Monday, September 19, 2005
Republican House Majority Leader Rep. Tom DeLay has declared an “ongoing victory” in spending cuts. He stated that the federal government was running at peak efficiency and that there was nothing left to cut from the U.S. federal budget. DeLay supports additional deficit spending for Hurricane Katrina relief efforts, on top of the this year’s existing $331 billion federal budget deficit.
DeLay’s position has drawn criticism from some fiscal conservatives, including a few fellow republican representatives. Rep. Jeff Flake (R-Arizona) commented “I wonder if we’ve been serving in the same Congress.” The majority of congressional republicans still support DeLay’s view, and feel that their fiscal policies have been more sound than the democrats were in the past.
American Conservative Union Chairman David A. Keene claimed that federal spending was “spiraling out of control” before Katrina, and suggested fiscal conservatives were “losing faith” in the Republican congressional leadership. Mr. Keenes stated that “Excluding military and homeland security, American taxpayers have witnessed the largest spending increase under any preceding president and Congress since the Great Depression.” Specifically, aside from military and security spending, federal spending increased by $303 billion per year from 2001 and 2005, and the acknowledged federal debt increased more than $2 trillion since fiscal year 2000. The estimates used by the American Conservative Union predict that the 2003 Medicare prescription drug bill will increase the government’s unfunded obligations by $16 trillion.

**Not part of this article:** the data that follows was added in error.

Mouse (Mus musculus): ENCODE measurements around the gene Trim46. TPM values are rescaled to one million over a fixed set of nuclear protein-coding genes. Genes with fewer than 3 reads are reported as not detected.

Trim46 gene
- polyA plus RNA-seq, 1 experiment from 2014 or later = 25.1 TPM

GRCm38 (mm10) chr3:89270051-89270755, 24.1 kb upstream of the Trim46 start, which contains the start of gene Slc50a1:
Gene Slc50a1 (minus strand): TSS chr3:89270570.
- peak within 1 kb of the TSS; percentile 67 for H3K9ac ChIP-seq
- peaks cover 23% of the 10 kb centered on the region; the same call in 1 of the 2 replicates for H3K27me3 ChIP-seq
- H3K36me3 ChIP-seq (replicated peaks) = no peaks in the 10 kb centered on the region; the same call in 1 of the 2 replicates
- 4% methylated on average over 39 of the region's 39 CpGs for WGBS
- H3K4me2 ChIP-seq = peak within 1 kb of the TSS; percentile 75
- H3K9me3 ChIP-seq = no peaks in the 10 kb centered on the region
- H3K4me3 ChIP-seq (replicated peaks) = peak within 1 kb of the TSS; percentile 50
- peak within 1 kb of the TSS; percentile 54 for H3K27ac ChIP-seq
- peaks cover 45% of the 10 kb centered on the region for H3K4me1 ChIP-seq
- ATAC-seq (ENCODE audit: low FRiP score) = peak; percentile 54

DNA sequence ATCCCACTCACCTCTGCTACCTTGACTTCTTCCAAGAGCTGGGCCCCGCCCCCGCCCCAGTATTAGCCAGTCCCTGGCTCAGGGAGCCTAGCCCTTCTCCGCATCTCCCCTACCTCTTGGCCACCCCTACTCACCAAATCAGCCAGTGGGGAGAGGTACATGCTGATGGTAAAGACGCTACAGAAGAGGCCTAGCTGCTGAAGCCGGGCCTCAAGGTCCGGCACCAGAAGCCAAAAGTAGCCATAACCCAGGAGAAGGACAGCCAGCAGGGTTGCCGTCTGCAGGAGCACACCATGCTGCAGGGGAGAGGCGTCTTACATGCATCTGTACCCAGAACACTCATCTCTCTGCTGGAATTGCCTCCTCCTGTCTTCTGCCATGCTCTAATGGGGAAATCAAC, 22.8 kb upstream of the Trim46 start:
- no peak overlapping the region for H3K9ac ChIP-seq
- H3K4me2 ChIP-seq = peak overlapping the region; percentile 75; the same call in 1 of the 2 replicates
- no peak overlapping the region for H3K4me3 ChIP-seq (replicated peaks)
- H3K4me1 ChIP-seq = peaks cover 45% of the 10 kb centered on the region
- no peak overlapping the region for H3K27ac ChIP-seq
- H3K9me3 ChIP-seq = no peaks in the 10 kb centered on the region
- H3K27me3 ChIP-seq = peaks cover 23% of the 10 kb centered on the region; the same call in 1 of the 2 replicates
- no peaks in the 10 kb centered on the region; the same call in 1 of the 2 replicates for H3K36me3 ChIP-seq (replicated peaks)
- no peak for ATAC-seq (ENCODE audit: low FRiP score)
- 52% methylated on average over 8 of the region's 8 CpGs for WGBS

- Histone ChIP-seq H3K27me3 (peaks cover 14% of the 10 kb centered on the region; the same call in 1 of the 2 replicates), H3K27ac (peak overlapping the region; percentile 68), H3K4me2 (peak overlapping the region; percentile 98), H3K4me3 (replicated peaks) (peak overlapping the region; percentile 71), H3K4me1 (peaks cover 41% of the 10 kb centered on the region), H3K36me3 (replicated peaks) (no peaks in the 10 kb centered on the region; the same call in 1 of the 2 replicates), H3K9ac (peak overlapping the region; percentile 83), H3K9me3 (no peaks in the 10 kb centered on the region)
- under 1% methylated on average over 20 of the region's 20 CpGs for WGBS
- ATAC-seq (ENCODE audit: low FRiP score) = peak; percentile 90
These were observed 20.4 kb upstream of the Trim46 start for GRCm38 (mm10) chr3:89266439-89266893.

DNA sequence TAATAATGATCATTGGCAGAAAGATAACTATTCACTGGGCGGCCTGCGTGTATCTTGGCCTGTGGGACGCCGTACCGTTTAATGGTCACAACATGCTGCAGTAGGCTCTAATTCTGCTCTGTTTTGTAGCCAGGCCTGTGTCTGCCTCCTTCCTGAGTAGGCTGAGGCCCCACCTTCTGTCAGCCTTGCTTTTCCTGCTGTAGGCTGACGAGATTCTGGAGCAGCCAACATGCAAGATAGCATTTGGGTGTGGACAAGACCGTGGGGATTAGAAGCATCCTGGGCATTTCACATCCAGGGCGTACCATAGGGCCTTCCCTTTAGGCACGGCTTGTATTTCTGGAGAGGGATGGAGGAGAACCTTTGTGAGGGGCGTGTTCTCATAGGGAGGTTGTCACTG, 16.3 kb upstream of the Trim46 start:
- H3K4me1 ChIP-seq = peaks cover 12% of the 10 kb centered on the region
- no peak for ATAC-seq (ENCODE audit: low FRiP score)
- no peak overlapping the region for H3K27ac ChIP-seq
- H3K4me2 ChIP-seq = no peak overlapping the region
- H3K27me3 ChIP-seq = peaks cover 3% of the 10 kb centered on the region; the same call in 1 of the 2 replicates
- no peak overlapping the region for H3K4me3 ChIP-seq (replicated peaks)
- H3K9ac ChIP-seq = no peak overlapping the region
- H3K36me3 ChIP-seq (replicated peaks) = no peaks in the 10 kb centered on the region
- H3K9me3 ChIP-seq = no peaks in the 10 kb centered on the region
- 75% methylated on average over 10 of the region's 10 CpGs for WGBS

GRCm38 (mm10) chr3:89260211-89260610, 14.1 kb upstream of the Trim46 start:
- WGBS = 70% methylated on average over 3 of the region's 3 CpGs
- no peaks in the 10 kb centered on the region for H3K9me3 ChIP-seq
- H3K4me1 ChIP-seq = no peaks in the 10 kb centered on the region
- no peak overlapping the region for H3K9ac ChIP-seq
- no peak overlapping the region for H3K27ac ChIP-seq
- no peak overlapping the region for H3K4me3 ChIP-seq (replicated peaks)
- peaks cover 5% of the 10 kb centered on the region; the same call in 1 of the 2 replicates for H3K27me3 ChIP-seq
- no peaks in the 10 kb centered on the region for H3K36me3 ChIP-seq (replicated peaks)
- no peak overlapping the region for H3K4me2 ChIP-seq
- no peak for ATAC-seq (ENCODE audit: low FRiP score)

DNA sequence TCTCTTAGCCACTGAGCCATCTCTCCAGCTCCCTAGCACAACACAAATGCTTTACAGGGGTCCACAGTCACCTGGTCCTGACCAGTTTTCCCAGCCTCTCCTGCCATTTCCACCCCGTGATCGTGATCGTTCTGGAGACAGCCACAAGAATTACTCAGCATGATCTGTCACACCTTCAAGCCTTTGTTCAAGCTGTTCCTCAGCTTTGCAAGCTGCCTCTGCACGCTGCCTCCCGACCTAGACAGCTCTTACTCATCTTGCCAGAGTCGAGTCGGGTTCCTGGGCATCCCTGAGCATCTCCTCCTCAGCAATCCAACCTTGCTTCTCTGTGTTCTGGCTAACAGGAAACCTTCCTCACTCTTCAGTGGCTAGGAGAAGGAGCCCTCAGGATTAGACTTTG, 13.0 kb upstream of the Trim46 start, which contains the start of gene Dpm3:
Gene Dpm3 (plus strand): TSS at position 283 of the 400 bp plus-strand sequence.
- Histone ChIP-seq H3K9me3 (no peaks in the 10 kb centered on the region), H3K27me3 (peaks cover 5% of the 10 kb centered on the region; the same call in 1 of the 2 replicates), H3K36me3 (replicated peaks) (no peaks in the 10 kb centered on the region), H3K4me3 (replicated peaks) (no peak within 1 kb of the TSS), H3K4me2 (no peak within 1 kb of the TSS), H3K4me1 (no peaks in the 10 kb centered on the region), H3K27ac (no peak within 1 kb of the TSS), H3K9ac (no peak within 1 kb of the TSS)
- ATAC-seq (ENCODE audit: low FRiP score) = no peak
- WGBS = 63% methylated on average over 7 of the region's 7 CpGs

Tom Schatz, president of Citizens Against Government Waste (CAGW) claimed “there are plenty of places” to make budget cuts, especially an estimated $20 billion to $25 billion in pet projects that make their way into must-pass spending bills each year. His group expects to release a list of $2 trillion in suggested spending cuts over the next five years. In particular, CAGW and the Heritage Foundation believe that some 6,000 projects in the recently passed highway bill are not essential and should be cut. Such projects include the planting of flowers along the Ronald Reagan freeway in California and the controversial $230 million Ketchikan bridge project, which is estimated to cost federal taxpayers at least $28 per vehicle trip, without a toll. Mr. DeLay previously described these projects as “important infrastructure” and stated that eliminating them might harm the economy.
The debate was sparked by controversy over spending on relief and reconstruction in the wake Hurricane Katrina; which some fiscal conservatives have humorously labeled “Bush’s New Orleans Deal.” Liberal criticism of the reconstruction effort has focused on the awarding of reconstruction contracts to perceived Washington insiders.